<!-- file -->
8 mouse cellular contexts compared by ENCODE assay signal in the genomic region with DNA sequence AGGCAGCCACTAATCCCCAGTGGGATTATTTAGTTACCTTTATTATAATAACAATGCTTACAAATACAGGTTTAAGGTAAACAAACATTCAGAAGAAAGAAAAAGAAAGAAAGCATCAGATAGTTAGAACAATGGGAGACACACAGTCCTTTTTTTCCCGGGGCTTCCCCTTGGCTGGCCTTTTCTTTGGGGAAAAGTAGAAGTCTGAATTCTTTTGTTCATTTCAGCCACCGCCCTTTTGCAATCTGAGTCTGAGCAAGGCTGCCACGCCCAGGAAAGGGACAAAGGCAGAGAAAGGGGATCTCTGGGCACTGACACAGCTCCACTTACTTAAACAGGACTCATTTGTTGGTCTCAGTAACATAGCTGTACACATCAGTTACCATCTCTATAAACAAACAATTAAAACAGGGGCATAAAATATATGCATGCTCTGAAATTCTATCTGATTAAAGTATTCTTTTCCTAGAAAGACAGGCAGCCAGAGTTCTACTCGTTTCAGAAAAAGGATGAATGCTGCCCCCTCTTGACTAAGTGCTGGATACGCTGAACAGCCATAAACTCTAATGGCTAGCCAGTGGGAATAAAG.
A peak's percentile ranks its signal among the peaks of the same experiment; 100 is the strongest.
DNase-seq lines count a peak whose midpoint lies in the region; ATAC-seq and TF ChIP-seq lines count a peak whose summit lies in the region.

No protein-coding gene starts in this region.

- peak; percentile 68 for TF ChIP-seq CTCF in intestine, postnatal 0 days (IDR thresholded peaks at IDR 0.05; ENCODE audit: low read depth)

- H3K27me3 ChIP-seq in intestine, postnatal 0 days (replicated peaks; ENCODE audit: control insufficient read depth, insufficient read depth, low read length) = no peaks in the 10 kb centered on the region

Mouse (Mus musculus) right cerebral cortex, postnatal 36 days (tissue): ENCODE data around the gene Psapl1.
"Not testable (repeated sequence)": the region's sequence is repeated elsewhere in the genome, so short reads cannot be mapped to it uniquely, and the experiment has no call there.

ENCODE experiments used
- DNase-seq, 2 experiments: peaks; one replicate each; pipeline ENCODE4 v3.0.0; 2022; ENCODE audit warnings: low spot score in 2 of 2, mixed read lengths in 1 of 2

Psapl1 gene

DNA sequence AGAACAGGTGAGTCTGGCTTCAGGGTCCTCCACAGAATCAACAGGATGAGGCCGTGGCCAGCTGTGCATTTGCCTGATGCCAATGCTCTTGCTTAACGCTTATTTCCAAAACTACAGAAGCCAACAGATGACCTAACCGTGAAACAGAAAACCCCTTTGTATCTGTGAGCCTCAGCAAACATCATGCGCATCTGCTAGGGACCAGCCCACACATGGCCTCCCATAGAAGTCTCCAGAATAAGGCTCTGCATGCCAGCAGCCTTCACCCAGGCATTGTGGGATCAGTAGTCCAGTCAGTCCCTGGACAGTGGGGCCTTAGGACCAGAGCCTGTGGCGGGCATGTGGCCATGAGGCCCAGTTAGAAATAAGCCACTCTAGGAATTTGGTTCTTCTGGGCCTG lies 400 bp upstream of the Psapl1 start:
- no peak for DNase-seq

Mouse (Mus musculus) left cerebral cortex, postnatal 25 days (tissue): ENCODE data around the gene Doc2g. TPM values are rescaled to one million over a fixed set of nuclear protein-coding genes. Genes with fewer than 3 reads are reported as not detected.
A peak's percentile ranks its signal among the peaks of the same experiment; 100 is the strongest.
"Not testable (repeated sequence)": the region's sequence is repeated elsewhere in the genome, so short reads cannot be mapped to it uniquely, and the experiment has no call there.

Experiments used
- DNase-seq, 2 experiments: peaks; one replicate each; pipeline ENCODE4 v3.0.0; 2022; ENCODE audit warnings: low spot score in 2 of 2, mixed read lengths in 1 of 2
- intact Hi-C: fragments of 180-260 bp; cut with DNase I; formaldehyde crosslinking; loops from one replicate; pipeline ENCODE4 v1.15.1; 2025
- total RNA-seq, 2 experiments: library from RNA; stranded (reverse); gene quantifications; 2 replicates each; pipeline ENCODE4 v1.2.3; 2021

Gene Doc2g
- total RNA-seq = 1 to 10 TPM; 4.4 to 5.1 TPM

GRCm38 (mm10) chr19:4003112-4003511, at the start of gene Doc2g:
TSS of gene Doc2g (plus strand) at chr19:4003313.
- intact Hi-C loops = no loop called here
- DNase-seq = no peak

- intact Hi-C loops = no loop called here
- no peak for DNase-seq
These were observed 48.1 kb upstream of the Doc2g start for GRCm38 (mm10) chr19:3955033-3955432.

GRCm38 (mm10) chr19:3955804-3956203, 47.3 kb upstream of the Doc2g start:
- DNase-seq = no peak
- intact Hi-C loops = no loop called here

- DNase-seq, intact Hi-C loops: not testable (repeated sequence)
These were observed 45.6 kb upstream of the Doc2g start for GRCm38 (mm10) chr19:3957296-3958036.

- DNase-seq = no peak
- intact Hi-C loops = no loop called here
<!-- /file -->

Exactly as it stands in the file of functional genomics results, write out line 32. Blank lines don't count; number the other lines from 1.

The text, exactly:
- intact Hi-C loops = no loop called here